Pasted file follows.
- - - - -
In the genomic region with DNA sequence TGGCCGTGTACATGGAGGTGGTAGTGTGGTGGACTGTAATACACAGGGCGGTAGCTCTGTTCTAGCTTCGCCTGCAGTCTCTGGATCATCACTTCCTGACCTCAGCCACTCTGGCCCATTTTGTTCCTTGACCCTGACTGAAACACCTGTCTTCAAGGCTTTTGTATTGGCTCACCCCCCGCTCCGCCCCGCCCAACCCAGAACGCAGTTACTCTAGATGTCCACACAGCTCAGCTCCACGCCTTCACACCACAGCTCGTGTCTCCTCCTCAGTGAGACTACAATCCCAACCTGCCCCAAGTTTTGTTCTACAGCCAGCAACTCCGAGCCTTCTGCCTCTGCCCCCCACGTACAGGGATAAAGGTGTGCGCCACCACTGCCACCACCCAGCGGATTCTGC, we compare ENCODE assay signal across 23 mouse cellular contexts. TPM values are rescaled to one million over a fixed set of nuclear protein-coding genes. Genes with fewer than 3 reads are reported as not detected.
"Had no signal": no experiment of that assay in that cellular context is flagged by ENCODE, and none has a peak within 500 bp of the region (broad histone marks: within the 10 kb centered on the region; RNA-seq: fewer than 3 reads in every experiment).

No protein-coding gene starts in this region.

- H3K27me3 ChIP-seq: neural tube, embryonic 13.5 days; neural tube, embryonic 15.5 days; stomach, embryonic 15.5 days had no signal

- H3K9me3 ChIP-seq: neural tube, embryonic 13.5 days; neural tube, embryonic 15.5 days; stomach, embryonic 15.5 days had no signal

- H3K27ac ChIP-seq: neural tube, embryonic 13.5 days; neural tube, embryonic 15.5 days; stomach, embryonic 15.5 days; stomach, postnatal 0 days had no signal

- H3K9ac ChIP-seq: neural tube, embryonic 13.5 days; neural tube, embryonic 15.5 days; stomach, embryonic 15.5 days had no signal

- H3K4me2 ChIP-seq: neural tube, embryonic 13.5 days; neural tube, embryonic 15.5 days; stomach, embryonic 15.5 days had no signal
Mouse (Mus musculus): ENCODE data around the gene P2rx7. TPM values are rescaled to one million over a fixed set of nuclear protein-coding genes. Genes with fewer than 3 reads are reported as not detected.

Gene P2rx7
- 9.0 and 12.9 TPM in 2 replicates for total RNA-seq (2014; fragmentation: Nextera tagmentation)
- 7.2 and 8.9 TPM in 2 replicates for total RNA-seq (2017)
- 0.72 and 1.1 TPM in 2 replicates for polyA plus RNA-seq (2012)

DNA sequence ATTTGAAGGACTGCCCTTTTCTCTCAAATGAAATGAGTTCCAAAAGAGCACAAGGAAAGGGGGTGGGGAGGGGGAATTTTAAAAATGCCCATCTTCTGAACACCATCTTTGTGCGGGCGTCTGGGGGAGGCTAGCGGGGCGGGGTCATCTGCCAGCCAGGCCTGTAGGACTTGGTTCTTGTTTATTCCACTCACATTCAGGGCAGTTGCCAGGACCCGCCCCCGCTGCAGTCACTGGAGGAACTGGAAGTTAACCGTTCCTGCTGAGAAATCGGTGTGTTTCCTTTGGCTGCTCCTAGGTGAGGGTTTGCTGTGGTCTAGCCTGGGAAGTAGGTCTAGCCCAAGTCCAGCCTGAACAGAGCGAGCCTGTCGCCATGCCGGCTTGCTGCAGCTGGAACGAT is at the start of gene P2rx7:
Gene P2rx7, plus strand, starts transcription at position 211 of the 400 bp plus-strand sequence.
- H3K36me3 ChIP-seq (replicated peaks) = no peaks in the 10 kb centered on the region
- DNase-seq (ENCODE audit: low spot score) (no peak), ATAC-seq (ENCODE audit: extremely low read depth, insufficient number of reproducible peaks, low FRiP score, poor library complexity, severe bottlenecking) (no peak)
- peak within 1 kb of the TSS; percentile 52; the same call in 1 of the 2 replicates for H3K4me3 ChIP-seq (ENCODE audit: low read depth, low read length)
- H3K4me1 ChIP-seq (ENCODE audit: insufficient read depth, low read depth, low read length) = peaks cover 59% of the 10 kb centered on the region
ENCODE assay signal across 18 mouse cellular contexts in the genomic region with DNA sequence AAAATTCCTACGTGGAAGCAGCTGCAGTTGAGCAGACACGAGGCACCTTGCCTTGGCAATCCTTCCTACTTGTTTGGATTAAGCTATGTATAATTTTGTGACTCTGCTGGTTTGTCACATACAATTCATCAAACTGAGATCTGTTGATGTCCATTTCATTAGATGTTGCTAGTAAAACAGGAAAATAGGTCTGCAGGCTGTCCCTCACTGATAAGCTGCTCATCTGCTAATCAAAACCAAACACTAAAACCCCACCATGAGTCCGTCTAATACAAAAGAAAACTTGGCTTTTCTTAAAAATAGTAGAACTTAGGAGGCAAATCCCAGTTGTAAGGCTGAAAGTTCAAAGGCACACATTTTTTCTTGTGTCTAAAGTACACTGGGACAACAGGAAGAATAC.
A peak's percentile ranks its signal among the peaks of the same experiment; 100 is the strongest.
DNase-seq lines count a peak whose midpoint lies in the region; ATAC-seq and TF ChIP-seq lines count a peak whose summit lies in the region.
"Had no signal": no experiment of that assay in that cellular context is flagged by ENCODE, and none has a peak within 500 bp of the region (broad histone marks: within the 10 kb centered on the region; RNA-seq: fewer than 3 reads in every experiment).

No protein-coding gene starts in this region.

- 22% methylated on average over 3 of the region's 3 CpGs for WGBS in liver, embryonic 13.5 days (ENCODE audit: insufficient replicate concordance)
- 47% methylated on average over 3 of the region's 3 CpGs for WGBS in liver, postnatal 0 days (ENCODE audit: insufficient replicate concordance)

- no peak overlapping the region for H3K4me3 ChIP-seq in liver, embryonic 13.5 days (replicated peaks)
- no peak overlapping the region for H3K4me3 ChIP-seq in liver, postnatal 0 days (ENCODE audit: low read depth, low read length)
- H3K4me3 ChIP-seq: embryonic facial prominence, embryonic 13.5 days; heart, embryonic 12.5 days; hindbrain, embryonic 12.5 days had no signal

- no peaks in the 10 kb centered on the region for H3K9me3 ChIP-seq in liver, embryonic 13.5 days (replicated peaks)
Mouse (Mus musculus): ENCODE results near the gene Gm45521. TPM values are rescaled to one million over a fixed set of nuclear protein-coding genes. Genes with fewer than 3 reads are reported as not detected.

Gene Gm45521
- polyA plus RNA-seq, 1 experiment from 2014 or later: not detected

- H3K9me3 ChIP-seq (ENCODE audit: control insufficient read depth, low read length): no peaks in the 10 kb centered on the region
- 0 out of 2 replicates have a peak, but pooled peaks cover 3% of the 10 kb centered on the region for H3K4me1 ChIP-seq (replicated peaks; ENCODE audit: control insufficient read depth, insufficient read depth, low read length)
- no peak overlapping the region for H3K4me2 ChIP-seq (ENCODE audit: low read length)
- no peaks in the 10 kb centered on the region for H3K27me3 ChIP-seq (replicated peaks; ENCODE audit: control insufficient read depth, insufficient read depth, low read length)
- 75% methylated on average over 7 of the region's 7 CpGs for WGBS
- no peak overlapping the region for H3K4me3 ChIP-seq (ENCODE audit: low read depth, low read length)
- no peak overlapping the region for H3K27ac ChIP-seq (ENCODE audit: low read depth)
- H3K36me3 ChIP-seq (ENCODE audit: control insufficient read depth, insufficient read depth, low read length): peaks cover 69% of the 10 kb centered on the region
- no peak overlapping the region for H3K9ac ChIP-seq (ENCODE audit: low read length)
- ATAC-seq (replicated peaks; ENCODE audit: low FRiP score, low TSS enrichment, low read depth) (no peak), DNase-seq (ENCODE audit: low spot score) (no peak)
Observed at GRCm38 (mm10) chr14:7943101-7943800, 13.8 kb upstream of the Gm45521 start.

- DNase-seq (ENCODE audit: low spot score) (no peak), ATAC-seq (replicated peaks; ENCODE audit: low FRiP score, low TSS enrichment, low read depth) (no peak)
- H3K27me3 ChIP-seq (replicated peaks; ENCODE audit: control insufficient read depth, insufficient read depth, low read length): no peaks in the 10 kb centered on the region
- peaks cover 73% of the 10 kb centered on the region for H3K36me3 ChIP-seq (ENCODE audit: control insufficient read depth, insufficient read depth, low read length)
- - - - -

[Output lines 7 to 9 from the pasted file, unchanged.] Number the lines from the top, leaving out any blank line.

- H3K9ac ChIP-seq: neural tube, embryonic 13.5 days; neural tube, embryonic 15.5 days; stomach, embryonic 15.5 days had no signal

- H3K4me2 ChIP-seq: neural tube, embryonic 13.5 days; neural tube, embryonic 15.5 days; stomach, embryonic 15.5 days had no signal
Mouse (Mus musculus): ENCODE data around the gene P2rx7. TPM values are rescaled to one million over a fixed set of nuclear protein-coding genes. Genes with fewer than 3 reads are reported as not detected.